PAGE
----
Binary analysis is imperative for protecting COTS (common off-the-shelf) programs and analyzing and defending against the myriad of malicious code, where source code is unavailable, and the binary may even be obfuscated. Also, binary analysis provides the ground truth about program behavior since computers execute binaries (executables), not source code. However, binary analysis is challenging due to the lack of higher-level semantics. Many higher level techniques are often inadequate for analyzing even benign binaries, let alone potentially malicious binaries. Thus, we need to develop tools and techniques which work at the binary level, can be used for analyzing COTS software, as well as malicious binaries. One of the most challenging problems in the binary analysis is firmware analysis because of the given inter-dependencies between modules and pipelines inside the device, in most cases, it’s almost impossible to take the binary out of its environment and perform fuzzing on the binary individually. So, dynamic testing or fuzzing of embedded firmware is severely limited by the hardware-dependence and poor scalability, partly contributing to the widespread vulnerable IoT devices. Over the years, researchers found ways around this shortcoming by either emulating the I/O communication of peripherals to perform off-device fuzzing or using some tricks to perform on-the-device fuzzing. In this talk, I’ll cover the state-of-the-art for the firmware fuzzing by going through the history and the evolution of techniques that have been proposed so far and then I’ll go through another idea to perform fuzzing of IoT devices in large scale.

https://www.isi.edu/events/calendar/12822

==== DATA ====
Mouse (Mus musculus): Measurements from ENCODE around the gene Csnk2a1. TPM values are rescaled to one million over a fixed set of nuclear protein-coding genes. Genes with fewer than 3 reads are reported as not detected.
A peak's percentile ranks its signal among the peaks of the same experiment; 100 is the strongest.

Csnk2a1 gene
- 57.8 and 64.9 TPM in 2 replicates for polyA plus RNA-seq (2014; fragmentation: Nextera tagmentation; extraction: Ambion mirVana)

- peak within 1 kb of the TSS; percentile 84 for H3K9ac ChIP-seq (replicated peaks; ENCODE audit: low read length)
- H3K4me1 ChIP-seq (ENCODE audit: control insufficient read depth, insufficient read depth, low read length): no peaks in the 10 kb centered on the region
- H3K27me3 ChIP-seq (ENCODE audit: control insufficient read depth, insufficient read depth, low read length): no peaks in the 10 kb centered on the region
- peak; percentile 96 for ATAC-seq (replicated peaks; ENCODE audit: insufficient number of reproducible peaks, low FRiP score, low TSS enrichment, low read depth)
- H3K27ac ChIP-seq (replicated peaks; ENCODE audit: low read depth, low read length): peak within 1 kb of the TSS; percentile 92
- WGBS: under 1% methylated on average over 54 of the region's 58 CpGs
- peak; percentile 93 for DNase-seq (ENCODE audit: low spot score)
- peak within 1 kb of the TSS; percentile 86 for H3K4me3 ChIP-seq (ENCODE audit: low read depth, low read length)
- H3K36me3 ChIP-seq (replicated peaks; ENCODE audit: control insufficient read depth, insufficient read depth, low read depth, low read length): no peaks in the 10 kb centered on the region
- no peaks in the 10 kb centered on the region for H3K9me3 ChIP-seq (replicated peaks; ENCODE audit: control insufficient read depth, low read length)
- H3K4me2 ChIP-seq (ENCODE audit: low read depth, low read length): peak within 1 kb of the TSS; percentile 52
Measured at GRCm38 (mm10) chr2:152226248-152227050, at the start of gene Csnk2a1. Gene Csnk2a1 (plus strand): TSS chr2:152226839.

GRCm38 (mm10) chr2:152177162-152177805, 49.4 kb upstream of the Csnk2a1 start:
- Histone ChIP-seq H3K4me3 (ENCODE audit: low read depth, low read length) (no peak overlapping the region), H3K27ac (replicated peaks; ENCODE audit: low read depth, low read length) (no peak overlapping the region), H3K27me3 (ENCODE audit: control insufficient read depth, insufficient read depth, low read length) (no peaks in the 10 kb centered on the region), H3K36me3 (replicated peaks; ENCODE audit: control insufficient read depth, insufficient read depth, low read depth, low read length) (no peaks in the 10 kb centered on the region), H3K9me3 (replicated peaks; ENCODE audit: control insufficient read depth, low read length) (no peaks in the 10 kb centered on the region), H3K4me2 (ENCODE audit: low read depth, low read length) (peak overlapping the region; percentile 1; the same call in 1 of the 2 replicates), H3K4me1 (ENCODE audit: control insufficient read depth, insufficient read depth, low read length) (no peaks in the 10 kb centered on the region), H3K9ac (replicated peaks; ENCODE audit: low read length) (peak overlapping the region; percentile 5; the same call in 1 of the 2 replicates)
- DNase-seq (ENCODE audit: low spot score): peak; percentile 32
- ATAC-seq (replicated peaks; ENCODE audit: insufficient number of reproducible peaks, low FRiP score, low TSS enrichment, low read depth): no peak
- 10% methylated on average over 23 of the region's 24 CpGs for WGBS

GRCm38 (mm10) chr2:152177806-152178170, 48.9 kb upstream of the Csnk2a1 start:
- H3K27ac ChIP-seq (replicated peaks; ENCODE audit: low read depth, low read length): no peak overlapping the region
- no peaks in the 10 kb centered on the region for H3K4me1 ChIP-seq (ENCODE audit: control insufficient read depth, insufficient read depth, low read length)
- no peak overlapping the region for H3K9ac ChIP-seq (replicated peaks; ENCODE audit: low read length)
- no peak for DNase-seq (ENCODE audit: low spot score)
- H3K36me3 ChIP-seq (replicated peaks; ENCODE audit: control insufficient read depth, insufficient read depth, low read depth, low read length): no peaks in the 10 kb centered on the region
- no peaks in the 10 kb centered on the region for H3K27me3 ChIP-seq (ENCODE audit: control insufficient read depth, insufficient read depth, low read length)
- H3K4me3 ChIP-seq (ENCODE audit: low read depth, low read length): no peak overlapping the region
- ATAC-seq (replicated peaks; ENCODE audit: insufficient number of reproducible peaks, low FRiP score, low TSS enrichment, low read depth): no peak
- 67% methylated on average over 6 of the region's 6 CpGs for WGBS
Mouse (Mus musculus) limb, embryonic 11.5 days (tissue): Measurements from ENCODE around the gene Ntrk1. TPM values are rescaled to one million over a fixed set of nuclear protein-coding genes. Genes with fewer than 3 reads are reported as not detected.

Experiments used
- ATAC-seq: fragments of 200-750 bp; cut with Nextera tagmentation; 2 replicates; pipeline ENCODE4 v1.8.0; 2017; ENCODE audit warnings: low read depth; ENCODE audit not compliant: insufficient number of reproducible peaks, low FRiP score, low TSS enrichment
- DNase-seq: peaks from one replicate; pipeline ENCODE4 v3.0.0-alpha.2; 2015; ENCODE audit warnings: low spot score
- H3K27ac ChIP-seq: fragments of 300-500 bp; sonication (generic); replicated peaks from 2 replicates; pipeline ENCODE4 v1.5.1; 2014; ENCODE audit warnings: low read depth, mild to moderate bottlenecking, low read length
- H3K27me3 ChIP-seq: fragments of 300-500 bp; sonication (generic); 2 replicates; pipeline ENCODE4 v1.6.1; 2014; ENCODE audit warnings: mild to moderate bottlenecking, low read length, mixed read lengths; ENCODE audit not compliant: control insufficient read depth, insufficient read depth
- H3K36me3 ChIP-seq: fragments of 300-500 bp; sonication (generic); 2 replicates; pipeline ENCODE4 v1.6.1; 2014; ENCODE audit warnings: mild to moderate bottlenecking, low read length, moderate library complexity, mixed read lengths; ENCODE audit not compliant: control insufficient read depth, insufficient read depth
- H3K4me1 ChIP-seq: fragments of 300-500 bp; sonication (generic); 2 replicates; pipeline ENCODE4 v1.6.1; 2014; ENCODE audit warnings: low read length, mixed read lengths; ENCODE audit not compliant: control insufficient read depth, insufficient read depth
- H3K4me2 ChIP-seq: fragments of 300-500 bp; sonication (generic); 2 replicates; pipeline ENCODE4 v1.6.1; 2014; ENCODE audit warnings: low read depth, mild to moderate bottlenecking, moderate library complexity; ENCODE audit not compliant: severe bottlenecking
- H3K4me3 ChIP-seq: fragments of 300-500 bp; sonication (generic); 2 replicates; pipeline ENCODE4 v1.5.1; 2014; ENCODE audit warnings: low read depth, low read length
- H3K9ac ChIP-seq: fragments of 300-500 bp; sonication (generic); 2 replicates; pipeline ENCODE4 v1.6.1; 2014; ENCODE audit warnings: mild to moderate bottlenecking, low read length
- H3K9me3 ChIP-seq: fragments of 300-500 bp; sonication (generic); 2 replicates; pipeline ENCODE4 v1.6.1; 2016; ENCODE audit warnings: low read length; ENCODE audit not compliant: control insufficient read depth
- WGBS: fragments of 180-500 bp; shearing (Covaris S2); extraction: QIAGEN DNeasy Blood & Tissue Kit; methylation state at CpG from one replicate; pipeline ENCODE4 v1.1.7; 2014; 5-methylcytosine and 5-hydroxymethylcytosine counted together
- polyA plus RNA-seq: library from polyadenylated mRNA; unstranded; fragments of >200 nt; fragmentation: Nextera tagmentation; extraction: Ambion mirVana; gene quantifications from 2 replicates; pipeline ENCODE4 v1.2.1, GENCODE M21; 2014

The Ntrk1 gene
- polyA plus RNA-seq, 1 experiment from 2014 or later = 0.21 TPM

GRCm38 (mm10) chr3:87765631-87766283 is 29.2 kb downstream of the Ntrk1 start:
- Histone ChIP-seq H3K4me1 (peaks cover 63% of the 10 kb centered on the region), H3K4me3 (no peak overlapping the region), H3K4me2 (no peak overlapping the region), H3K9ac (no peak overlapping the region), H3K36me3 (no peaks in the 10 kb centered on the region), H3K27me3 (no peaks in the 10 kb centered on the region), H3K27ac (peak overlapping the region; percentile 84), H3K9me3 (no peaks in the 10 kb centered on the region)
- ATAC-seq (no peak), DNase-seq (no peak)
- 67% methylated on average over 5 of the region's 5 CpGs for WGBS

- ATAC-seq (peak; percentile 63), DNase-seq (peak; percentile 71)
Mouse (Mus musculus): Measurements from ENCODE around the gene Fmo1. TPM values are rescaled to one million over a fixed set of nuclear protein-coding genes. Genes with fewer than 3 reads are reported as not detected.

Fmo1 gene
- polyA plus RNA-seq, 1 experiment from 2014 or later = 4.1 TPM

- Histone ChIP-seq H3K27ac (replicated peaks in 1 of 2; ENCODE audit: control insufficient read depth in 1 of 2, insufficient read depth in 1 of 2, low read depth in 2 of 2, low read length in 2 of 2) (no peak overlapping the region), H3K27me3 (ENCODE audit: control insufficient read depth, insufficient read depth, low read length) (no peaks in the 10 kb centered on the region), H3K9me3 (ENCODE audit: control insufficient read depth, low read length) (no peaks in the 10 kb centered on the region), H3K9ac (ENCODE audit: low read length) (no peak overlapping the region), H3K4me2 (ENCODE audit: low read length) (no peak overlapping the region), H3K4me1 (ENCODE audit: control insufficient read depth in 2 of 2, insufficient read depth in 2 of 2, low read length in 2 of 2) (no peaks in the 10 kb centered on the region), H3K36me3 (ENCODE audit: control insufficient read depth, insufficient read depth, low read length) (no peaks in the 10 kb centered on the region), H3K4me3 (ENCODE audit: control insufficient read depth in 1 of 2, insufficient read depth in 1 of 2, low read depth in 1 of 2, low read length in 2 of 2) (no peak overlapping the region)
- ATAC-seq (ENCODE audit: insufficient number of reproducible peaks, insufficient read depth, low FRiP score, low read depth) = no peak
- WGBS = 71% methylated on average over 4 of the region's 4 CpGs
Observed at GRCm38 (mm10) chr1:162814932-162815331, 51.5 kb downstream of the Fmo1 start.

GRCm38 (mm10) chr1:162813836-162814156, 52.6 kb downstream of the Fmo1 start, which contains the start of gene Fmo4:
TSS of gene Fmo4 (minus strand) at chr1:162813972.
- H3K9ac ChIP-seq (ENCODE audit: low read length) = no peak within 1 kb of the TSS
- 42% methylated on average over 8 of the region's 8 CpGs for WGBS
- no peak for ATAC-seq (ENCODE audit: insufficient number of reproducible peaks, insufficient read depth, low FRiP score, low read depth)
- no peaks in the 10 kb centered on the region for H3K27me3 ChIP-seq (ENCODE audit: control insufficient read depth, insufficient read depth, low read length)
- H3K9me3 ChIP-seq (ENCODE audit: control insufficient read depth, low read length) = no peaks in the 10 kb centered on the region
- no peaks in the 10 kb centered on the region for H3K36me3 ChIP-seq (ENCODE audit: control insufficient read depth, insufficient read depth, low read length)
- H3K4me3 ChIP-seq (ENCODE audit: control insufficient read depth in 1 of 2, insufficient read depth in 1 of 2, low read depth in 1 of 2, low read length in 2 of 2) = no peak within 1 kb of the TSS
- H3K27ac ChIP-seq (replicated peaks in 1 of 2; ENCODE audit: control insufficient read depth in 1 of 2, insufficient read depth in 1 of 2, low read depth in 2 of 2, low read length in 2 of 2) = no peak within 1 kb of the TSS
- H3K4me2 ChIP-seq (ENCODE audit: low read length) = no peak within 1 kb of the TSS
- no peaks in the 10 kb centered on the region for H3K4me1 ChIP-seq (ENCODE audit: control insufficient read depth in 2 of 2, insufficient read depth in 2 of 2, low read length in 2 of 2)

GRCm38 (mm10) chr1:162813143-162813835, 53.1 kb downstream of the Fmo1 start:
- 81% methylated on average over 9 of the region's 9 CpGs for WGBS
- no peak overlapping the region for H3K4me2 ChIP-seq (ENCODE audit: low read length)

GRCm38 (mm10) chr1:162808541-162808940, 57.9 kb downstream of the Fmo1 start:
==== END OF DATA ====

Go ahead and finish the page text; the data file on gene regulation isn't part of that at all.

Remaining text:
efiXplorer: IDA plugin for UEFI firmware analysis and RE

[[Update: adding Tweet with announcement:

]]

This new plugin looks powerful!

Contributors:
Alex Matrosov (@matrosov)
Andrey Labunets (@isciurus)
Philip Lebedev (@p41l)
Yegor Vasilenko (@yeggor)

https://github.com/binarly-io/efiXplorer

overview

AMD UEFI Inside: What is really behind AGESA, the PSP and Combo PI?

AMD UEFI Inside: What is really behind AGESA, the PSP (Platform Security Processor) and especially Combo PI?
Igor Wallossek

Since there are always questions and some things are often confused, we will give you some insights into AMD-UEFI, what is colloquially called “the BIOS” (although it is no longer correct). I have also broken down the following extremely to remain as simple and understandable as possible. Nevertheless, what happens when the PC starts up is the classic hen-and-egg problem that you simply have to talk about. Software starts hardware, whereas hardware without software does not actually work and software without hardware does nothing. Now what?[…]

In BOTH English and German:

https://www.igorslab.de/en/inside-amd-bios-what-is-really-hidden-behind-agesa-the-psp-platform-security-processor-and-the-numbers-of-combo-pi/

https://www.igorslab.de/inside-amd-bios-was-verbirgt-sich-wirklich-hinter-agesa-dem-psp-platform-security-processor-und-den-zahlen-von-combo-pi/

thinkpad-shahash: validates firmware integrity of some Lenovo ThinkPads

Re: https://firmwaresecurity.com/2020/06/23/thinkpad-uefi-sign-tools-to-check-and-cryptographically-sign-uefi-firmware-images-found-in-thinkpads/

see this Comment on that post:

https://firmwaresecurity.com/2020/06/23/thinkpad-uefi-sign-tools-to-check-and-cryptographically-sign-uefi-firmware-images-found-in-thinkpads/#comment-3953

This is the original codebase:

This is a small utility which checks and recomputes sha1 hashes used to validate Lenovo ThinkPad X220/T420 (and probably other Sandy Bridge ThinkPads) firmware integrity. You can hear 5 beeps twice if the firmware fails validation and you have TPM (security chip) turned on, which is pretty common for modified firmwares.[…]